A vote by the United Nations general assembly has called on Israel to open its nuclear programme to weapons inspectors.
The UN general assembly has overwhelmingly approved a resolution calling on Israel to open its nuclear programme for inspection.
The resolution, approved by a vote of 174 to six with six abstentions, calls on Israel to join the Nuclear Nonproliferation Treaty (NPT) “without further delay” and open its nuclear facilities to inspection by the International Atomic Energy Agency. Those voting against were Israel, the US, Canada, Marshall Islands, Micronesia and Palau.
Resolutions adopted by the 193-member general assembly are not legally binding but they do reflect world opinion and carry moral and political weight. And the resolution adds to pressure on Israel as it faces criticism over plans to increase settlement in the West Bank, a move seen as retaliation for the assembly recognising Palestinian statehood.
Israel refuses to confirm or deny possessing nuclear bombs though it is widely believed to have them. It has refused to join the non-proliferation treaty along with three nuclear weapon states: India, Pakistan and North Korea.
Israel insists there must first be a Middle East peace agreement before the establishment of a proposed regional zone free of weapons of mass destruction. Its rivals in the region argue that Israel’s undeclared nuclear arsenal presents the greatest threat to peace in the region.
While the US voted against the resolution, it voted in favour of two paragraphs in it that were put to separate votes. Both support universal adherence to the NPT and call on those countries that aren’t parties to ratify it “at the earliest date”. The only no votes on those paragraphs were Israel and India.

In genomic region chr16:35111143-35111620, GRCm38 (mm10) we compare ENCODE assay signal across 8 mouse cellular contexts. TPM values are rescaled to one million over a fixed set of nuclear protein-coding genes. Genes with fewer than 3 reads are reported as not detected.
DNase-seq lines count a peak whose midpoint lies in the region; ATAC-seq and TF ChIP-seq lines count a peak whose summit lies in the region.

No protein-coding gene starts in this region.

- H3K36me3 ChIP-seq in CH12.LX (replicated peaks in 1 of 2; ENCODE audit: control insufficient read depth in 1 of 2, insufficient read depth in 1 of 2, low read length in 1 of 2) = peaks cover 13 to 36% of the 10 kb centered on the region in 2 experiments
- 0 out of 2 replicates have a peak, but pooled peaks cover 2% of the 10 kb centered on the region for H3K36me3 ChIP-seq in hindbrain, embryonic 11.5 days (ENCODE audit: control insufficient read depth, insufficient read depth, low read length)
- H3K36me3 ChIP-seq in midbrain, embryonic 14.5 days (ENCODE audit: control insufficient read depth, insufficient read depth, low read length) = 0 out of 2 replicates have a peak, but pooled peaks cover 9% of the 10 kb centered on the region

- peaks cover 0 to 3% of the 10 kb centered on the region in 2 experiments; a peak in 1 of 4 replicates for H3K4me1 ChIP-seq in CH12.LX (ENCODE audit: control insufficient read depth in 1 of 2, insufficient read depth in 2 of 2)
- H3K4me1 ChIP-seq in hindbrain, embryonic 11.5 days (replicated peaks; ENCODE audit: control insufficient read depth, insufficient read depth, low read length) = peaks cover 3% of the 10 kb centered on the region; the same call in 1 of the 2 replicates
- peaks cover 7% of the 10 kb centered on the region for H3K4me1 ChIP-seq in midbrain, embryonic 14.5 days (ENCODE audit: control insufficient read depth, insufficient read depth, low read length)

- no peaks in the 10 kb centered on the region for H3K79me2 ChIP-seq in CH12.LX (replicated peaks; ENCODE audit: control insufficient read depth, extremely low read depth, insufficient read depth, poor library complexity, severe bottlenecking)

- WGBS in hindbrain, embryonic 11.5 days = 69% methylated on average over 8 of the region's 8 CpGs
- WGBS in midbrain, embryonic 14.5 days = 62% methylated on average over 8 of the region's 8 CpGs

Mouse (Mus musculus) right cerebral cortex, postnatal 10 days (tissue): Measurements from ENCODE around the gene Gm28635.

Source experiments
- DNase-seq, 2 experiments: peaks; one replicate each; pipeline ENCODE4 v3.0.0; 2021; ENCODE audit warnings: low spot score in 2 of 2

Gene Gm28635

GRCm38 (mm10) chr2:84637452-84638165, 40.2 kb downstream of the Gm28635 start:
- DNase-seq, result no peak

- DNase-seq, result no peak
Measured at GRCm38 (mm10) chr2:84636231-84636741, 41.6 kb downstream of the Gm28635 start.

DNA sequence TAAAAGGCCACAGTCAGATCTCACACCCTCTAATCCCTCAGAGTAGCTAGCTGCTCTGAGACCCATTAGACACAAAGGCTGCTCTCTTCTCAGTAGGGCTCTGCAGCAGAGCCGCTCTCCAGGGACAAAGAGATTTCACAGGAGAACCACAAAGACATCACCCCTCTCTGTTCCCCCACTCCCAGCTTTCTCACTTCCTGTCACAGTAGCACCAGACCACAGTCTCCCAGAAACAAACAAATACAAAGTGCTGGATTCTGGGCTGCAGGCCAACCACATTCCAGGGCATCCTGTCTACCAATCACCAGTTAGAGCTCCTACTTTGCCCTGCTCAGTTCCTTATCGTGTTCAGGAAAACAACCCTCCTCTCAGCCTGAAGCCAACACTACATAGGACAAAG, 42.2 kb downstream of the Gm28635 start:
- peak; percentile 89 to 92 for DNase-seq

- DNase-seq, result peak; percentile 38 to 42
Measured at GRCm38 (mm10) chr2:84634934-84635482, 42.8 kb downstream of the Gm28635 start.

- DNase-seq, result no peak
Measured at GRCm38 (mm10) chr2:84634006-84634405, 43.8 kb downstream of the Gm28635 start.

The vote came as a sequel to the cancellation of a high-level conference aimed at banning nuclear weapons from the Middle East. All the Arab nations and Iran had planned to attend the summit in mid-December in Helsinki, Finland, but the US announced on 23 November that it would not take place, citing political turmoil in the region and Iran’s defiant stance on non-proliferation. Iran and some Arab nations countered that the real reason for the cancellation was Israel’s refusal to attend.
Just before Monday’s vote, the Iranian diplomat Khodadad Seifi told the assembly “the truth is that the Israeli regime is the only party which rejected to conditions for a conference”. He called for “strong pressure on that regime to participate in the conference without any preconditions”.
Israeli diplomat Isi Yanouka told the general assembly his country had continuously pointed to the danger of nuclear proliferation in the Middle East, singling out Iran and Syria by name. “All these cases challenge Israel’s security and cast a dark shadow at the prospect of embarking on a meaningful regional security process,” he said.
“The fact that the sponsors include in this anti-Israeli resolution language referring to the 2012 conference proves above all the ill intent of the Arab states with regard to this conference.”
The Syrian diplomat Abdullah Hallak told the assembly his government was angry the conference was not going to take place because of “the whim of just one party, a party with nuclear warheads”.
“We call on the international community to put pressure on Israel to accept the NPT, get rid of its arsenal and delivery systems, in order to allow for peace and stability in our region,” he said.
The conference’s main sponsors are the US, Russia and Britain. The British foreign office minister Alistair Burt has said it is being postponed, not cancelled.